What I feel when I’m working at the very best and highest level in the music business is there’s no other talent or skill that I have that could make a greater impact on the world or bring more joy and meaning to more people. That is the greatest feeling in the world.


In what ways do you think the symphony orchestra acts as a reflection of its time, especially when so much of the programming and material is a product of eras past?


Mark Williams: I don’t believe that a symphony orchestra is a museum piece. Although we might be playing music that was written 400 years ago but the way that we, as an audience and musicians, see it is always through a contemporary lens.


Beethoven wrote his Symphony No. 3, his Eroica symphony, and was going to dedicate it to Napoleon. But then Napoleon crowned himself emperor and Beethoven crossed [his name] out and, instead, dedicated it to Eroica, a hero. The reason that the piece matters today is not just because of the notes or because it’s pretty. It matters because we’re still struggling with people who abuse their power, with people who believe that they are above the law, that they are above humanity, and above the people that they’re meant to lead.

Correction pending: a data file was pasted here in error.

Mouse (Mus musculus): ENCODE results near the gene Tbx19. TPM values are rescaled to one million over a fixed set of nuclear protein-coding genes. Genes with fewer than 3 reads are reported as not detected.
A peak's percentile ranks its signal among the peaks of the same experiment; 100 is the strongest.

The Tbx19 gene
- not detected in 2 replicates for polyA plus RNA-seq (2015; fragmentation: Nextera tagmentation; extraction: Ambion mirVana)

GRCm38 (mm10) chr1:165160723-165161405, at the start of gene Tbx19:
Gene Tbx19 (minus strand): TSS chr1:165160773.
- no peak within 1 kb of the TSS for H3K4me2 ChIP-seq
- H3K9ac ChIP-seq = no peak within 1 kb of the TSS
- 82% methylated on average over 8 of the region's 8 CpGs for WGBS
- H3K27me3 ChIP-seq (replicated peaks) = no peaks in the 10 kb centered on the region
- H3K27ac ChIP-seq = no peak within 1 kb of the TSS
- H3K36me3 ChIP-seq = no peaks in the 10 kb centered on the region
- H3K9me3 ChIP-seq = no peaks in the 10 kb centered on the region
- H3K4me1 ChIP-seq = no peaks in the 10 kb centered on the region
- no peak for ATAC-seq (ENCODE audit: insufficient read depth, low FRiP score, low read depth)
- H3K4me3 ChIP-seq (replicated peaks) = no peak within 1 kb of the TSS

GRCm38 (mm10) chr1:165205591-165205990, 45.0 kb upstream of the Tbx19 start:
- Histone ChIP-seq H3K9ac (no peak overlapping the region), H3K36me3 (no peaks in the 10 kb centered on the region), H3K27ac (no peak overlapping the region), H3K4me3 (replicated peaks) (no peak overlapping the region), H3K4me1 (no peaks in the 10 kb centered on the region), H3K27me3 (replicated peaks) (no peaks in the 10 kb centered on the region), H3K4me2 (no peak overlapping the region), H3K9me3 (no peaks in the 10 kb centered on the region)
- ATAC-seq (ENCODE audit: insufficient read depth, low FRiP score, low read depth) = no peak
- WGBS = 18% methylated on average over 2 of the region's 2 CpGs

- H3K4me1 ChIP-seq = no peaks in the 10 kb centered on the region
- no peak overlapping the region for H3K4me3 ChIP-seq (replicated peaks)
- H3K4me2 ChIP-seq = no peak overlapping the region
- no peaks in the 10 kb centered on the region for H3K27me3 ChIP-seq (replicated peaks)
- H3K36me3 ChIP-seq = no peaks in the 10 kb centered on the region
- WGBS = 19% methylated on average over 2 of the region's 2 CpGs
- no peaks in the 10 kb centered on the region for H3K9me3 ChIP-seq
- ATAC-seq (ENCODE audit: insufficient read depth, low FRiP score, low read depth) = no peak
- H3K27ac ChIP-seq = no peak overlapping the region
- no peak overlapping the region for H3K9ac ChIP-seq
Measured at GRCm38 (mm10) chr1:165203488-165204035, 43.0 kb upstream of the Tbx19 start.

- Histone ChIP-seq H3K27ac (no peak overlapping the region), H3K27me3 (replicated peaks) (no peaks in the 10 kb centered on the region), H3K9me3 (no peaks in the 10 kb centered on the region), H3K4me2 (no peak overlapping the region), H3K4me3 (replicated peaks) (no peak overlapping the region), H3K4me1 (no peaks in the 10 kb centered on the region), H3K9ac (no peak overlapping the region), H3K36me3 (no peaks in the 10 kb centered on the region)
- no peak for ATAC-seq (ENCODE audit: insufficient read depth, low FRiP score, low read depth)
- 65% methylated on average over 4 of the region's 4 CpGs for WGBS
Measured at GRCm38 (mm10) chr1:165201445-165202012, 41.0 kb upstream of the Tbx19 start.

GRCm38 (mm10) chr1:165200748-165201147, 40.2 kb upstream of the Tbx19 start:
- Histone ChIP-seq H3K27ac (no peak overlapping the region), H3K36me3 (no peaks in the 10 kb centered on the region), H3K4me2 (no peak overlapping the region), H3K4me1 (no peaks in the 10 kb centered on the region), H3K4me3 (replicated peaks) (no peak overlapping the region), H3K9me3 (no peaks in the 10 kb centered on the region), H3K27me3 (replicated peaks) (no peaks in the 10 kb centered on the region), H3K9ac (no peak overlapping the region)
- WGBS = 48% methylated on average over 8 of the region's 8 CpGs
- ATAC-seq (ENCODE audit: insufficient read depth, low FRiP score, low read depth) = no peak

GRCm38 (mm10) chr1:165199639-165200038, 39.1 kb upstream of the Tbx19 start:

These pieces that have come down to us through the years survive because they still have relevance, speak to the human condition, and because we can see ourselves in them if they’re well presented.


The other part of why we’re not a museum piece is that we commission so much new music. In any given year, we play 20 to 25 pieces that have never been played before.


And those could be from international artists or Canadians. So, there is always a dialogue between modern sensibilities, what antiquity has to tell us, and how the actual problems of today are rendered through music.

Mark Williams for GLORY Media | Photography courtesy of Mounir Raji for Atelier Munro

A big theme in your program book messages last year focused on opening doors, literally and figuratively. Talking about opening doors would imply that they’ve been closed at some point. In the orchestral world, which barriers have historically blocked access to the art form, whether as a participant or as a consumer of the art?